The picture, which is rife with palpable paradox, was taken in 2022 — but serves as an evergreen reminder of when Coyote popping season begins in San Francisco.
During the peak of the Covid-19-spun lockdowns in 2020, the streets of San Francisco became barren and desolate, void of both human and automobile traffic. It was that initial emptiness that prompted the City to create the Slow Streets Program in April of that same year, which has since created over two dozen car-free corridors across the seven-by-seven. A frequent visitor on these pro-pedestrian roadways? Coyotes.
As is the case with undomesticated fauna, coyotes are, generally speaking, far more afraid of us than we are of them. But come pupping season — the coyote breeding and rearing period that usually begins in late March and lasts until November — the chance of a happenstance coyote encounter is greatly increased as males and females seek mates and den sites.
It’s why signage alerting passersby of such a potential encounter dot San Francisco this time of year. But perhaps the most salient, ostensibly most assertive PSA regarding the matter was captured by Stephen Riffle in April of 2022 when he took a picture of a lone coyote walking right past a “Coyote Awareness” sign in Golden Gate Park.
“Rumor has it there are coyotes in this park…,” Riffle tweeted on April 2nd of last year, followed by the image of a sizable coyote casually walking in front of a sign alerting park-goers of increased coyote activity. The juxtaposition of the canine’s presence and the placement of the sign is almost too good to be true.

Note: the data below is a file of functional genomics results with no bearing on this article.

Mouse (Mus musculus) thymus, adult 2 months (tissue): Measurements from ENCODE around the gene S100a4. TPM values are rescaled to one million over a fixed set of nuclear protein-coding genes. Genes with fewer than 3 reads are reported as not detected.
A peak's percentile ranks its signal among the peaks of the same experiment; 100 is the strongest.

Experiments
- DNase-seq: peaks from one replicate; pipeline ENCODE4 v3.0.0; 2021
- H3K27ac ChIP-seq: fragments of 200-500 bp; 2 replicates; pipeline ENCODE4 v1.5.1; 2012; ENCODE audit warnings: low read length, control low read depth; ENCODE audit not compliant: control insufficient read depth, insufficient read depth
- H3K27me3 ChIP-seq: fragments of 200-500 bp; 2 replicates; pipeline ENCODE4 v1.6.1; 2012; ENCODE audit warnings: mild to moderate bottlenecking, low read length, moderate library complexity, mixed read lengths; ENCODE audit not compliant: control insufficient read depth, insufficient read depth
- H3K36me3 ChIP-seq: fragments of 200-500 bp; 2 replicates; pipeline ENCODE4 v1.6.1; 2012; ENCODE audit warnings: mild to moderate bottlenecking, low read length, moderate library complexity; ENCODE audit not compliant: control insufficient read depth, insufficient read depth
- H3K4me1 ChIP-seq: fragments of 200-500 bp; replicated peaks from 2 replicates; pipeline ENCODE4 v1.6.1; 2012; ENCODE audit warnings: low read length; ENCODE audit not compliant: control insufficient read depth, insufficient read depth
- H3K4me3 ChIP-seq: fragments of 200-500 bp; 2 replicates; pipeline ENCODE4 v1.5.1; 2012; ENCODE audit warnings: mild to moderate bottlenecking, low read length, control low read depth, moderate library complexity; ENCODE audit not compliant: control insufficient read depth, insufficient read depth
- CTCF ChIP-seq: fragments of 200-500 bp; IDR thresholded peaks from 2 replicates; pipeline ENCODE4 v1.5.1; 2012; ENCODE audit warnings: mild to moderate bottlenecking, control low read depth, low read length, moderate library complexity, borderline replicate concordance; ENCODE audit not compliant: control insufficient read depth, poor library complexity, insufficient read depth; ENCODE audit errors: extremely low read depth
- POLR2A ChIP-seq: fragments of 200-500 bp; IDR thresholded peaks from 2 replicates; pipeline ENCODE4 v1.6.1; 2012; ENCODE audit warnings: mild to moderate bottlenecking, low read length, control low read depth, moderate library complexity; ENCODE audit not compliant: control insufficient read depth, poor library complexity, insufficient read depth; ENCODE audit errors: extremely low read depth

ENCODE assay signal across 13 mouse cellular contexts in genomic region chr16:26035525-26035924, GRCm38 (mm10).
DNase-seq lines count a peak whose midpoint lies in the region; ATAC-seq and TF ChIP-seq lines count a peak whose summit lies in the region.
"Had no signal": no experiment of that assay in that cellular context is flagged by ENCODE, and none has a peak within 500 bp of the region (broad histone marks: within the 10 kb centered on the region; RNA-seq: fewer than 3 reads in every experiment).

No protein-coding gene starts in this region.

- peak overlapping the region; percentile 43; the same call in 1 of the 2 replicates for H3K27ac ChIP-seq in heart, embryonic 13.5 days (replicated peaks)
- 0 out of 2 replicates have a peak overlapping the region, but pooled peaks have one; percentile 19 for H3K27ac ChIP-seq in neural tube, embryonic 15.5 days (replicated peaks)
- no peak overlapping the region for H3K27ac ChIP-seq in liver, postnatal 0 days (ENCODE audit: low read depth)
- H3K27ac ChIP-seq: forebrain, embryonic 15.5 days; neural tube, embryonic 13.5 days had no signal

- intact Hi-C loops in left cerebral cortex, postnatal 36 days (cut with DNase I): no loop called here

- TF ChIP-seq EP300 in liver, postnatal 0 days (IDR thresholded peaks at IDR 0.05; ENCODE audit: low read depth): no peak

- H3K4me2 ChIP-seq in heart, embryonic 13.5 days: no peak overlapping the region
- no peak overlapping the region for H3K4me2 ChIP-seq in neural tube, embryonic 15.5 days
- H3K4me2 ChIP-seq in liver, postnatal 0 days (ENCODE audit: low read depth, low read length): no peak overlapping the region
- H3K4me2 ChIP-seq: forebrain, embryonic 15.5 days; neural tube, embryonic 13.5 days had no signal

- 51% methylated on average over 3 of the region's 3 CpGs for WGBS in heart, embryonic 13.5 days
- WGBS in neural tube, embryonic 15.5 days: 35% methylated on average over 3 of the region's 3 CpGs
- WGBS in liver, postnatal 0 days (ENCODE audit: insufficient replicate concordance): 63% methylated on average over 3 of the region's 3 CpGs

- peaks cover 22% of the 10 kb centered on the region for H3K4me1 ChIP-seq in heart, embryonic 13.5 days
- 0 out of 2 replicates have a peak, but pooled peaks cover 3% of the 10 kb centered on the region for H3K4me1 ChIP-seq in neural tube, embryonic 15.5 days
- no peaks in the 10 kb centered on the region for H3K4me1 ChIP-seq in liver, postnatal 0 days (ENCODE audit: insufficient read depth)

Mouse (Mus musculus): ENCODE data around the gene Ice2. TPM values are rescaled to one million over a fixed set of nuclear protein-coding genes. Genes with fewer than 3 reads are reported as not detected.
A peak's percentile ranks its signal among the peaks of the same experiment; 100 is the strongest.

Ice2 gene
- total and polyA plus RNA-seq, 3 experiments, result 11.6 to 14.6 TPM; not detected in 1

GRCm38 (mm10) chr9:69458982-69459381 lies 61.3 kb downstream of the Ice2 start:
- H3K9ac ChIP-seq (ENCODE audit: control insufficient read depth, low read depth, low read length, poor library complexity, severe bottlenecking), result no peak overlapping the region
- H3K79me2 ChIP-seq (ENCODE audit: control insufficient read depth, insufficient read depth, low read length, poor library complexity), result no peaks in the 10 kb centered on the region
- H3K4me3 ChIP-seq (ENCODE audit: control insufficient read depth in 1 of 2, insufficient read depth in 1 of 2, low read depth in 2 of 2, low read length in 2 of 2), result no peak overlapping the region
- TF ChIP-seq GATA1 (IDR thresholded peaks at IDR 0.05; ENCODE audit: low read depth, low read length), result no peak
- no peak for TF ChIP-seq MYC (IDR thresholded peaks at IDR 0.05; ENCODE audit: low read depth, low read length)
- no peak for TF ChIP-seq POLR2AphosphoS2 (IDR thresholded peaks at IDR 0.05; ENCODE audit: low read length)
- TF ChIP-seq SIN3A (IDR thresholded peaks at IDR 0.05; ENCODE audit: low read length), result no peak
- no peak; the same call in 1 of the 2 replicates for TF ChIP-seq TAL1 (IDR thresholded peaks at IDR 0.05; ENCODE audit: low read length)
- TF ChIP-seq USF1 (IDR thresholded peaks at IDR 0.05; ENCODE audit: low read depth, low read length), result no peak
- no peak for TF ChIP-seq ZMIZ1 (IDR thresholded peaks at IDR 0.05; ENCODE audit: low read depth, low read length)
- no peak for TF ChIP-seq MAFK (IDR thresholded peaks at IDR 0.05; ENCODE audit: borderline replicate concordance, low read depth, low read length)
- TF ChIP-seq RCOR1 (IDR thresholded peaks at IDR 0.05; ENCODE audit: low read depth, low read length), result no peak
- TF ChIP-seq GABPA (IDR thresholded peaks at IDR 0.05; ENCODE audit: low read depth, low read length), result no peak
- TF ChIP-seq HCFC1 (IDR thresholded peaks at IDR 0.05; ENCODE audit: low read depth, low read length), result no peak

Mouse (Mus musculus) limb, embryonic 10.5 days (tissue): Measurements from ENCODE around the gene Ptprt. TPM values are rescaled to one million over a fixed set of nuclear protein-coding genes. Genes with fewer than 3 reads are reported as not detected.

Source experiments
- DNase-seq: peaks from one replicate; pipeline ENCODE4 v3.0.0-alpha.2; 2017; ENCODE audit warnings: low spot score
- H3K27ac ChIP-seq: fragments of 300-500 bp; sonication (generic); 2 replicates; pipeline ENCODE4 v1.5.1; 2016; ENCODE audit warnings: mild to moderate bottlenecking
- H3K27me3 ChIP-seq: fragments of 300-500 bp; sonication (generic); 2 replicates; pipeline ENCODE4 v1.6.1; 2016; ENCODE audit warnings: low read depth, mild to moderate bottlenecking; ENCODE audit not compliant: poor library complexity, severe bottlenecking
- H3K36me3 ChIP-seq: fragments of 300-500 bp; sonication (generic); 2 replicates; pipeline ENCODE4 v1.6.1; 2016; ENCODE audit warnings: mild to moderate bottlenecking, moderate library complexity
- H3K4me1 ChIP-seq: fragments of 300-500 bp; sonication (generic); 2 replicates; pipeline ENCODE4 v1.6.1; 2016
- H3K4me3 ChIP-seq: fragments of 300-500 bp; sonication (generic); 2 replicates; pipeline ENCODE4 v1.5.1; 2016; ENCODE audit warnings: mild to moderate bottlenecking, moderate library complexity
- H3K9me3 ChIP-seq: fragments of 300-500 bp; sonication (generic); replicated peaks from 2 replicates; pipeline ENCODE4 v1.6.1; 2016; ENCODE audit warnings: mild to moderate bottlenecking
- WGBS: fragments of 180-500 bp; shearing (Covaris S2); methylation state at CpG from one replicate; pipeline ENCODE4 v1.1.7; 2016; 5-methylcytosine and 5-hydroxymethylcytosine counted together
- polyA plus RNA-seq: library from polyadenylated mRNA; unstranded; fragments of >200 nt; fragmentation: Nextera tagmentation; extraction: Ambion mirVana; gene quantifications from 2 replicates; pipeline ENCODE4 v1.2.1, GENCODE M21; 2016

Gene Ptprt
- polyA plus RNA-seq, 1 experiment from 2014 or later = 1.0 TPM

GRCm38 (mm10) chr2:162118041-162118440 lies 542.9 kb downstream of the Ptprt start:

While it’s unclear exactly how many coyotes call San Francisco home — as of publishing, there are no local collar tracking projects or field count studies currently being conducted around the animals — San Francisco Animal & Control estimates dozens of the 40lb canines all the City By the Bay home. There’s anecdotal evidence that their population in SF is increasing based on the growing number of coyote incidents/sightings being reported annually.
This could also, by proxy, suggest these animals have become more comfortable around humans and their synthetic constructions — a means of acclimation associated with any animal species that continues to survive in a world defined by the existence of hominids.
While coyotes pose little to no threat to us bipeds, it’s worth mentioning that you should never approach any wild animal. Don’t offer them food; don’t throw things at them nor abuse them in any sort of way; don’t be an ass-hat to them, and they’ll happily leave you alone.
However, should you see one of these lanky pseudo-dogs while walking your pup, make sure to keep your four-legged best friend close, preferably on a leash, to your side. (Coyotes have been known to prey on domestic cats and dogs.)
Maybe next time you do pass a Coyote Awareness sight, perhaps pause for a second or two or ten to sponge up the text it contains.
Feature image: Courtesy of Twitter via [at]EyaSpectre